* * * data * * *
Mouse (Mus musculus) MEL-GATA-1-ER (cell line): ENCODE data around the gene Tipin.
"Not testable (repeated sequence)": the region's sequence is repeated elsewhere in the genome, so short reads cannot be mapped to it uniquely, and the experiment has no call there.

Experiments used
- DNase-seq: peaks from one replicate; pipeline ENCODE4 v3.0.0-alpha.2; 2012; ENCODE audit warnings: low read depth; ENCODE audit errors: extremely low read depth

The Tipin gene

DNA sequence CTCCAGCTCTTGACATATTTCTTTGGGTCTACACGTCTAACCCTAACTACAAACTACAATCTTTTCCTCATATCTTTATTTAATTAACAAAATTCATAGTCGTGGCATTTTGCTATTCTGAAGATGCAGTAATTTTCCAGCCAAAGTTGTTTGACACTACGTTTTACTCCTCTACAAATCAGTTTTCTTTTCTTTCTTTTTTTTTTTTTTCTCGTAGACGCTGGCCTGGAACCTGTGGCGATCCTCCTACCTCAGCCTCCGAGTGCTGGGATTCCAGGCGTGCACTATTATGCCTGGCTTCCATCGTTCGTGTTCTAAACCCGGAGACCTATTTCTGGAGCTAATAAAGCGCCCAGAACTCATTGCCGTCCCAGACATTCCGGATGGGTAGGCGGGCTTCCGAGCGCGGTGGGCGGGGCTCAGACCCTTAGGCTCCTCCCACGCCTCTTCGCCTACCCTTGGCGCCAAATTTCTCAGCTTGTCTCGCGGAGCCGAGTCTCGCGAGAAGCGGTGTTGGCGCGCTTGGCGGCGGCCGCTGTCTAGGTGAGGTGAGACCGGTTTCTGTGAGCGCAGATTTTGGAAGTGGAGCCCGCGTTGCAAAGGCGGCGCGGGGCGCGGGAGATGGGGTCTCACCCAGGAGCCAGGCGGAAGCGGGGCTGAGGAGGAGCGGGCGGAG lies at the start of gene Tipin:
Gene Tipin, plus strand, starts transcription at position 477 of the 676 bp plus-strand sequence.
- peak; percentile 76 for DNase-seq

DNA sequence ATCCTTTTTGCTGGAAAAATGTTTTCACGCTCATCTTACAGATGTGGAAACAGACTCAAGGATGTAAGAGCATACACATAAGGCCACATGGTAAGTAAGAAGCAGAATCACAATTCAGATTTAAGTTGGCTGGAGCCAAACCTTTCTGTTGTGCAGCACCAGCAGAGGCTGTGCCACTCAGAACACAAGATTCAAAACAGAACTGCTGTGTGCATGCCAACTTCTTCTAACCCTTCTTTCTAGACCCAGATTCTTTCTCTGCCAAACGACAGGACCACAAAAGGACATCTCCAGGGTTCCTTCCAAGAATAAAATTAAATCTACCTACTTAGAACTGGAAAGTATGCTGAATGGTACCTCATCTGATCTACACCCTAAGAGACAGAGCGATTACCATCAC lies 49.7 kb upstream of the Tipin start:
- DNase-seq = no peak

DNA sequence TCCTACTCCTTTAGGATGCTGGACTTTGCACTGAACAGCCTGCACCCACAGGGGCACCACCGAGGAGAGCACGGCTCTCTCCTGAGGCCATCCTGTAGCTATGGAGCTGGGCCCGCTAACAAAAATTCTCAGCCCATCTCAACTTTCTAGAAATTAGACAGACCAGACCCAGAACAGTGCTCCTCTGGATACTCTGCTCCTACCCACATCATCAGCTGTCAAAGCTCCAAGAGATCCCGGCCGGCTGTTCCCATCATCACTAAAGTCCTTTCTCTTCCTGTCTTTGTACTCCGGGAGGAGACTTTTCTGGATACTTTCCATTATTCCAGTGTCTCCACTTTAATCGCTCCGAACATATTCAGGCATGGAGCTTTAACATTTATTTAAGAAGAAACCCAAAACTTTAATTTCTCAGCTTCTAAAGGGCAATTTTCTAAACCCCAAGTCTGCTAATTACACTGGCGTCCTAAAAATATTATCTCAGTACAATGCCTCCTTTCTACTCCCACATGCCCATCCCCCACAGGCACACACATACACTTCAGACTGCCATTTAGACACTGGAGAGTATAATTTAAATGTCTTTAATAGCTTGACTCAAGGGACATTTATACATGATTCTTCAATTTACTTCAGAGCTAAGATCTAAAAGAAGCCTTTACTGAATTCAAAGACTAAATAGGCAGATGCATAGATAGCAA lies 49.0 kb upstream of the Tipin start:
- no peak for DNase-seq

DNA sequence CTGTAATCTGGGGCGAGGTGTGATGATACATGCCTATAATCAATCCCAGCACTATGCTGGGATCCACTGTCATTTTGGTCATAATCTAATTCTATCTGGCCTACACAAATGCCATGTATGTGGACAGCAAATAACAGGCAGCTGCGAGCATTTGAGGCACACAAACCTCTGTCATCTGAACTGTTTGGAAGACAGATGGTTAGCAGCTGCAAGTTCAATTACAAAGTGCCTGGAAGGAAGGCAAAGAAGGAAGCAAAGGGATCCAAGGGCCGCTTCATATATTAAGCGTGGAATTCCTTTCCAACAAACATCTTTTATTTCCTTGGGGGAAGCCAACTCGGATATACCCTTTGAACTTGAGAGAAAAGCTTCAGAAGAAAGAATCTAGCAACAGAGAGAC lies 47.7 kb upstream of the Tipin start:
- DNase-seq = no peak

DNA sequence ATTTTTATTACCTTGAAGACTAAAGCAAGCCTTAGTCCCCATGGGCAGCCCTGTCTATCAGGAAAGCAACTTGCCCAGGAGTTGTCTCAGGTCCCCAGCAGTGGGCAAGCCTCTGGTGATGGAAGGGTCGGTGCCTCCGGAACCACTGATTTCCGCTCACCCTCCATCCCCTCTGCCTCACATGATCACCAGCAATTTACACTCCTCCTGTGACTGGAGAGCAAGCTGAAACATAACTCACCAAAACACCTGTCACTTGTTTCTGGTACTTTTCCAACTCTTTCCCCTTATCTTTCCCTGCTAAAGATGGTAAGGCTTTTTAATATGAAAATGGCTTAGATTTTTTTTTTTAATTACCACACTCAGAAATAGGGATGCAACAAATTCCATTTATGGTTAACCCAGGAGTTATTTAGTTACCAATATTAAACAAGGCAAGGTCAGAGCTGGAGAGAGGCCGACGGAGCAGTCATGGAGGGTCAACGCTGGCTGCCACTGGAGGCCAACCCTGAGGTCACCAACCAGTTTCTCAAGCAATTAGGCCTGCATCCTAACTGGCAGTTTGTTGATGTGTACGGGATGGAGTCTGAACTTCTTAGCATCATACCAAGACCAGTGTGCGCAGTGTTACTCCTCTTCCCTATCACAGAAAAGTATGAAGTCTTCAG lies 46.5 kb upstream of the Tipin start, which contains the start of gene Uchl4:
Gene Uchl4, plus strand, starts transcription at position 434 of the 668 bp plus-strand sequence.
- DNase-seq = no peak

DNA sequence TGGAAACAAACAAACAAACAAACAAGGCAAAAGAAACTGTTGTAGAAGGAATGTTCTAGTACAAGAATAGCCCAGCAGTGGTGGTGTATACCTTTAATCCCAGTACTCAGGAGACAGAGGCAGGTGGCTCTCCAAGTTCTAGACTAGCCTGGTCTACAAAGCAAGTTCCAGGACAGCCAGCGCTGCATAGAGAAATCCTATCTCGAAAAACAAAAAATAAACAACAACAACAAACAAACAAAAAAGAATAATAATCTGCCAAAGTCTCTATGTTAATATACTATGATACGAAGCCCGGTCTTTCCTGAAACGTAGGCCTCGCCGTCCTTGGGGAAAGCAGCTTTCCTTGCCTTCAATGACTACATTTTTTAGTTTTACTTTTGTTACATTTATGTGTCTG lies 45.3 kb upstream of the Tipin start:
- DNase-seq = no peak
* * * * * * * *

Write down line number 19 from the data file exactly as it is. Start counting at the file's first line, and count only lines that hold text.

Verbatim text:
- DNase-seq = no peak